Insecure: Most users don’t complain about this directly. Instead they complain that their IT Department won’t let them use the cloud due to security concerns.
This concern is valid, most data users are bad at security.
With Coiled we wanted a lightweight cloud platform that was …
Easy to use: as easy as common Python libraries
Flexible: let us use any cloud hardware for any purpose
Cost efficient: a pass-through in terms of cloud costs, with no costs at-rest
To achieve this we follow a few design principles and architecture decisions. This page helps explain some of those broader principles behind the Coiled platform.
What we didn’t want#
This vision is more clear with counter-example. Many data platforms we had seen and built prior to Coiled looked like the following:
Deploy Kubernetes on one node-type in one region
Install 3-5 common frameworks on top (Spark, JupyterHub, Airflow, Prometheus, and the model management system du jour)
Develop lightweight user management and billing
Market as “all-in-one data platform”
This was great initially. It checked all of the boxes and these initial choices were good. Invariably however users broke from our initial opinions and asked for different choices:
Can I use bigger instance types? How about GPUs?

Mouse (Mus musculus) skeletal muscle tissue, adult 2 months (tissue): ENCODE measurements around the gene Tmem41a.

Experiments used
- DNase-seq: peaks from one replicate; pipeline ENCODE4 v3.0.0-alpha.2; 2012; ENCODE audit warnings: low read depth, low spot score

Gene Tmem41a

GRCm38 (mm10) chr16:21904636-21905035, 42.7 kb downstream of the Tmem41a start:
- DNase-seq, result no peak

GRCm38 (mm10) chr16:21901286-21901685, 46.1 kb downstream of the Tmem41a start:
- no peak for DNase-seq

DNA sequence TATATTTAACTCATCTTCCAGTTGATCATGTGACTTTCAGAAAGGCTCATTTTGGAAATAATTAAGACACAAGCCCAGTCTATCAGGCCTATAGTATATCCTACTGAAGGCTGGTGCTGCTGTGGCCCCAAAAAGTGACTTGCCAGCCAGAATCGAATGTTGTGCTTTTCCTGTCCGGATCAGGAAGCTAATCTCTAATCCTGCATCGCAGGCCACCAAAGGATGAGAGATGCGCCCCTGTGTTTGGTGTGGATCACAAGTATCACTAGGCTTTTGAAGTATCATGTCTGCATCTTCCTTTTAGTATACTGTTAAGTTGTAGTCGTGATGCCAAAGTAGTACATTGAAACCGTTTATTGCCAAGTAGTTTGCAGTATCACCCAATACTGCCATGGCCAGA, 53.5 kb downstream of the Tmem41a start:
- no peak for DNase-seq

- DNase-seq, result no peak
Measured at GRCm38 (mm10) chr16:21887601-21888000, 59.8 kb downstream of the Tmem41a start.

Can I use this new framework?
Can I read data from this other region?
Can I use Spot instances?
Can I drive this from my CI service?
Can I script this platform from Python?
Our common data platform model was inflexible and we were always working to catch up to the creativity of users, a losing battle.
To address this we set out to build something different. Coiled operates on raw cloud hardware with no at-rest infrastructure. It combines the serverless nature of AWS Lambda with the cost-efficiency and low-tech nature of the venerable EC2 instance.
This document says more about our choices, and what they help you achieve.
Control from our cloud, Deploy into yours#
Coiled launches resources in your cloud, not ours.
The Coiled control service lives in our account on AWS, shared among all users. Coiled deploys resources within your cloud account on your behalf.
This configuration accomplishes two goals:
Easy for you to deploy (minimal cloud setup)
Safe to use on secure private data (your data never leaves your cloud)
For more information, see Security.
Coiled launches raw VMs in your cloud account.
This makes it easy to deploy resources of
Any hardware / VM type
In any region
In about a minute
At any scale provided by your cloud quotas
With no fixed costs at rest
Without anyone else seeing your data (even us)